Jeff shared an example of a California chain of tire shops, Discount Tire, which is known for exceptional customer service. Their techs will fix a flat tire, even if you didn’t buy the tire from them, he said. Not only that, but they also make time in their schedule to get you back on the road as soon as possible.
“But if I look at Yelp reviews for my local Discount Tire, they all say the same thing—the positive and negative ones,” Jeff said. “The positive ones: ‘You got me in and out real fast.’ And the negative ones: ‘I had to wait a little bit too long.’”
To Jeff, this signals that time management is very important to Discount Tire’s customers. No one wants to be stranded waiting for flat tire repair—especially when they have places to be.
Jeff’s analysis suggests that being prompt and on time is one area for improvement. But since customer service is already a priority at Discount Tire, it might also mean the business could focus on setting expectations: Give customers a clear, reasonable estimate of their wait time, and they’ll feel taken care of.
Jeff added: “Even with the most unreasonable Yelp reviews, there’s some sort of kernel of truth that tells you: ‘You know, what? We can learn from this experience. We might get this type of customer again. How can we avoid the situation, and do even better the next time around?’”
3. Show off your customer service
At some point, every business gets a negative review. But instead of being frustrated by critical feedback, Jeff recommends using it as an opportunity to show off your customer service and business practices.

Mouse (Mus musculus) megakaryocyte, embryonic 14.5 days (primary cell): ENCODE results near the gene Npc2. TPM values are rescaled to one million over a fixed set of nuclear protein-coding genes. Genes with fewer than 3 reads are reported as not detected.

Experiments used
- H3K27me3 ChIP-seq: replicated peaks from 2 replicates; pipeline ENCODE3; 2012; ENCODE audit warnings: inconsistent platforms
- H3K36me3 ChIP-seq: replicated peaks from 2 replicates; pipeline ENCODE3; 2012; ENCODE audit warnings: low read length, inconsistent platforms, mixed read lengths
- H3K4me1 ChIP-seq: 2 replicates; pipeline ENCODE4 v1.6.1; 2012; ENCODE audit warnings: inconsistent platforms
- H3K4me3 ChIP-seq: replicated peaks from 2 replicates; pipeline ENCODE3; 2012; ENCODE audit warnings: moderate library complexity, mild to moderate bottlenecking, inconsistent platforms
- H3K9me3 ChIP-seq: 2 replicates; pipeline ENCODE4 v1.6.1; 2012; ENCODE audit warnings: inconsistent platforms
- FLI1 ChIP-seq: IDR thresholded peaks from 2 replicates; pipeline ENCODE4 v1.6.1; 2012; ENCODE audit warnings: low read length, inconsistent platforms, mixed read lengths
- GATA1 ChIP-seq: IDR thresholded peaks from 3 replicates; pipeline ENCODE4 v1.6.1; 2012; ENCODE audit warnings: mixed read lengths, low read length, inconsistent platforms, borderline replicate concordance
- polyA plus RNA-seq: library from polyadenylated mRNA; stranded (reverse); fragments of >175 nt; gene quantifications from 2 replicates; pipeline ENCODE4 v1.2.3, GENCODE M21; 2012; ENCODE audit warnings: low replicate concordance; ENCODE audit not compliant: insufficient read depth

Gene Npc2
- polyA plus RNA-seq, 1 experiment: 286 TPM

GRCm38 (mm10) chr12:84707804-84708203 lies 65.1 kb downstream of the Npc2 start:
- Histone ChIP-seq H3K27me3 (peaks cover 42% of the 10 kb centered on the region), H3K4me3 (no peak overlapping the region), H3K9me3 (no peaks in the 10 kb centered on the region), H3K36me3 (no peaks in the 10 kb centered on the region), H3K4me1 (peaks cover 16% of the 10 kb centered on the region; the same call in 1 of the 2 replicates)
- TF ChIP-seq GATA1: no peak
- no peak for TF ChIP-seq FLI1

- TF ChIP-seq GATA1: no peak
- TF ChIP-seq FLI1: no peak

“Negative reviews are an asset. They are not a liability,” he said. “The overwhelming majority of consumers look at negative reviews. They’re looking for consistent themes, and they’re also looking for how you respond.”
Responding to reviews shows people what to expect from you when it comes to customer service. It’s an opportunity to demonstrate to customers that you take feedback seriously and are willing to listen—even if you have to correct the record slightly.
For example, Jeff recently left a review for Idyllwild Design Center. The owner, Jennifer, responded to his review with a personal comment that left a lasting impression on him. “It probably took just a few extra seconds to write that response, but it made me feel great and also signals any other buyer that this owner cares about her business,” he said.
Even when Jennifer has received negative reviews, she responds professionally and thoughtfully—letting others customers know that she cares and has done what she can to address the issue. “I am sorry to have an unhappy experience with any customers and hope to show people that we go above and beyond to make all of our customers happy,” she wrote to one reviewer.
To learn more about how to highlight your customer service through review responses, read these tips for getting more out of your customer reviews.
Interview by Emily Washcovick and editorial contributions from Jeff Toister
These lessons come from an episode of Behind the Review, Yelp & Entrepreneur Media’s weekly podcast. Listen below to hear from Jeff, or visit the episode page to read more, subscribe to the show, and explore other episodes.
We're sorry you didn't find this post valuable.
How could we improve it?
The information above is provided for educational and informational purposes only. It is not intended to be a substitute for professional advice and may not be suitable for your circumstances. Unless stated otherwise, references to third-party links, services, or products do not constitute endorsement by Yelp.